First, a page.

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Thread: Return Air

  1. #1
    mathew stouffer's Avatar
    mathew stouffer Guest

    Default Return Air

    This furnace is newer 2009, but the town home was built in 1984. A portion of the return air is being pulled from the exterior, with another return in the living room. Is the acceptable and any ideas why it has been installed like this.

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  2. #2

    Default Re: Return Air

    Hi Mathew,

    Read M1602 in the '06 IRC.

    M1602.1 Return Air:

    Return air shall be taken from inside the dwelling. Dilution of return air with outdoor air shall be permitted.

    M1602.2 Prohibited Sources.........................xxxxxxxxxxxxxx


  3. #3
    Join Date
    Feb 2009
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    Default Re: Return Air

    They are missing a sediment trap in the gas line, so you can call for a repair and an overall check of the installation by a gas heating tech.
    That much freezing air being drawn in is not right, IMO. Can there be a damper in there somewhere?
    The sloppy wiring is also a heads-up, unprofessional installation.

    Those icicles shouldn't be there either.


  4. #4
    Join Date
    Feb 2008
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    Chicago IL
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    Default Re: Return Air

    In the trades we call that 'make-up air'. Make-up air is required in commercial/mercantile type occupancies. 30% is typical around here.
    If it were a professional install, I wouldn't have any problem with it. That however doesn't look too Pro, more DIY. Based on the pic I would guess the perpetrator read an article,saw a TV show or something.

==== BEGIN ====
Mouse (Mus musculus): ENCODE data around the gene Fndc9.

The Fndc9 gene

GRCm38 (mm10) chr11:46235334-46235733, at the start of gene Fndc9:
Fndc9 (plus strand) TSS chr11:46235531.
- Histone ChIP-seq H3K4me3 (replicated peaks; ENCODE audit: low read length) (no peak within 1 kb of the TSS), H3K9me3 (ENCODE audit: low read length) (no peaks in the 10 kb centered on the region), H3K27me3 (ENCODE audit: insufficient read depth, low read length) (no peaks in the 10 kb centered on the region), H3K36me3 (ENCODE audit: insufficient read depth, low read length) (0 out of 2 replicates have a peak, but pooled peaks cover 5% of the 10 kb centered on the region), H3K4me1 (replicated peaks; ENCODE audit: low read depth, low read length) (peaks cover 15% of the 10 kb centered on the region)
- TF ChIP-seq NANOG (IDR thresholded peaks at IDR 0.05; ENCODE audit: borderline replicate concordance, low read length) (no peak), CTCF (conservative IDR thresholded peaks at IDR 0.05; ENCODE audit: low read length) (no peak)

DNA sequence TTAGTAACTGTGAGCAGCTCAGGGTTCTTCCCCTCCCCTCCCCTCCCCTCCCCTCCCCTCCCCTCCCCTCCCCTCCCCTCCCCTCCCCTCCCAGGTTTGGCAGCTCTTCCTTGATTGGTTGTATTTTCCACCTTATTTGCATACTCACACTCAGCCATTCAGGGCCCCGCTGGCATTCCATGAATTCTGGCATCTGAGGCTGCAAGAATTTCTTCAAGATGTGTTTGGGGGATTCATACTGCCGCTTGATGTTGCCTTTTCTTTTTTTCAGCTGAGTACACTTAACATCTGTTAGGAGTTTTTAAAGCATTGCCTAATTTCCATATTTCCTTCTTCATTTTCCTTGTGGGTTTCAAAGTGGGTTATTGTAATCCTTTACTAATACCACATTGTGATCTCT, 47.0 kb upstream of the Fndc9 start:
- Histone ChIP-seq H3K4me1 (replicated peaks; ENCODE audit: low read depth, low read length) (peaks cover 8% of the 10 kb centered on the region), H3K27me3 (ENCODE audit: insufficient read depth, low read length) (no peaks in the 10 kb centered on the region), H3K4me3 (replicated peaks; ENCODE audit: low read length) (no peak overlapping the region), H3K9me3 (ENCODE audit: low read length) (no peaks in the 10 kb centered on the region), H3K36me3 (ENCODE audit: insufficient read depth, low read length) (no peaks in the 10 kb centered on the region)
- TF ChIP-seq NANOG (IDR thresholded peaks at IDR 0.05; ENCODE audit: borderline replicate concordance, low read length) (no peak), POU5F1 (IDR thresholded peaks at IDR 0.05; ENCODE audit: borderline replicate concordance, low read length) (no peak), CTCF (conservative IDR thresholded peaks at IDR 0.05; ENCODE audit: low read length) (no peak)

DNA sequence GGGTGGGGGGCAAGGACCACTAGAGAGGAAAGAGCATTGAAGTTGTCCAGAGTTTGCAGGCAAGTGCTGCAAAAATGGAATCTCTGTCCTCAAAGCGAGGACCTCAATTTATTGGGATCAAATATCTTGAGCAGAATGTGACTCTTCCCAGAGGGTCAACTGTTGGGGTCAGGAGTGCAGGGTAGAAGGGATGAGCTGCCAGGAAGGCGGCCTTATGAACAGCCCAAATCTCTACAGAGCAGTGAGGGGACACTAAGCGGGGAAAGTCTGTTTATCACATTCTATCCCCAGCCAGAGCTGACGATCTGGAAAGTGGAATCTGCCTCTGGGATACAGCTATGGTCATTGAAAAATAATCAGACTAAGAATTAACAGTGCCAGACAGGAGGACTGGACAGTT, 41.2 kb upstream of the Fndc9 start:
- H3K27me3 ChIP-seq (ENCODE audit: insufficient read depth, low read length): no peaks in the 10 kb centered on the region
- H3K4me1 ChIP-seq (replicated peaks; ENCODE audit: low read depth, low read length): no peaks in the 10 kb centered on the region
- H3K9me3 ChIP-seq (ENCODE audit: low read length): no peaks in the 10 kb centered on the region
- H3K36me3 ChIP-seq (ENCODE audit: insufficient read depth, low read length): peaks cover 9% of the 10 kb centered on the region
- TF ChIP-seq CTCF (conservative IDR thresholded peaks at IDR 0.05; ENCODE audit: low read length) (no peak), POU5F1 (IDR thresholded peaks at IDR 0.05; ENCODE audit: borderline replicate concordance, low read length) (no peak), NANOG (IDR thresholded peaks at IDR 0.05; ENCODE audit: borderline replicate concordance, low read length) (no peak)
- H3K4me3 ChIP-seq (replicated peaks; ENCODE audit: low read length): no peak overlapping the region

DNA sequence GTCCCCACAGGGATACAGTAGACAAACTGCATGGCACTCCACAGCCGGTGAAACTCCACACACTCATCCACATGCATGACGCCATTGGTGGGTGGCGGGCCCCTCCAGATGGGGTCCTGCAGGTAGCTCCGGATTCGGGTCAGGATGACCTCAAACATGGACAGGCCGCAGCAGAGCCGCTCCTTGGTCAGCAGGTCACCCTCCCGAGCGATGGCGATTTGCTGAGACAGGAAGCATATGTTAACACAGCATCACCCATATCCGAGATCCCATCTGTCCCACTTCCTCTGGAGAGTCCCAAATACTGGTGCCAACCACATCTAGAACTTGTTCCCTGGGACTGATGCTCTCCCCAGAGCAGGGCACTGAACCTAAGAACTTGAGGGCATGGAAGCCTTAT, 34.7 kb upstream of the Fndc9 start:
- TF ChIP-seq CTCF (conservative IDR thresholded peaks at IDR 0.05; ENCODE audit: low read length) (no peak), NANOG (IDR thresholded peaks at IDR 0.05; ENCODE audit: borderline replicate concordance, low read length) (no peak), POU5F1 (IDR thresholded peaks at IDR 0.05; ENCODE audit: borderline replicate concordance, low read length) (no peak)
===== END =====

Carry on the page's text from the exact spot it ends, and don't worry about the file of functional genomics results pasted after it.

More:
Make-up air can be a really good idea for some people and homes. A tight house, occupant that has allergies or a house with pets, etc.
    A good install should include a powered damper. I sure wouldn't want the damper open with real cold temps.
    I'd write it up as an atypical install for RES, mention the pros and cons and tell the client unless they feel the need to leave it, to remove it. Also I'd tell the client to ask the Seller if there is a specific reason for it being there.
    What did the interior return duct look like? Only one in a hallway or a few scattered around?

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  5. #5
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    Mar 2007
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    Exclamation outdoor MUA

    MUA is a delicate subject. You need it but only in the right way and place.

    First of all, ASHRAE proved passive MUA supplies are unreliable at best. The only reliable MUA is powered delivery. However, the introduction of cold air into a return before it has a chance to mix with the rest of the return air (RA), you can crack a heat exchanger. Therefore, cold MUA needs to be tempered either with enough warm RA far enough back for adequate mixing (usually at least 10feet from the return plenum), warm the MUA such as with electrical resistance duct heaters, or a combination. The cold air intake needs to be suitable for moisture condensing, have a damper to close it off in summer during periods of high humidity (unless for combustion safety in which case it remains open), and be properly sized.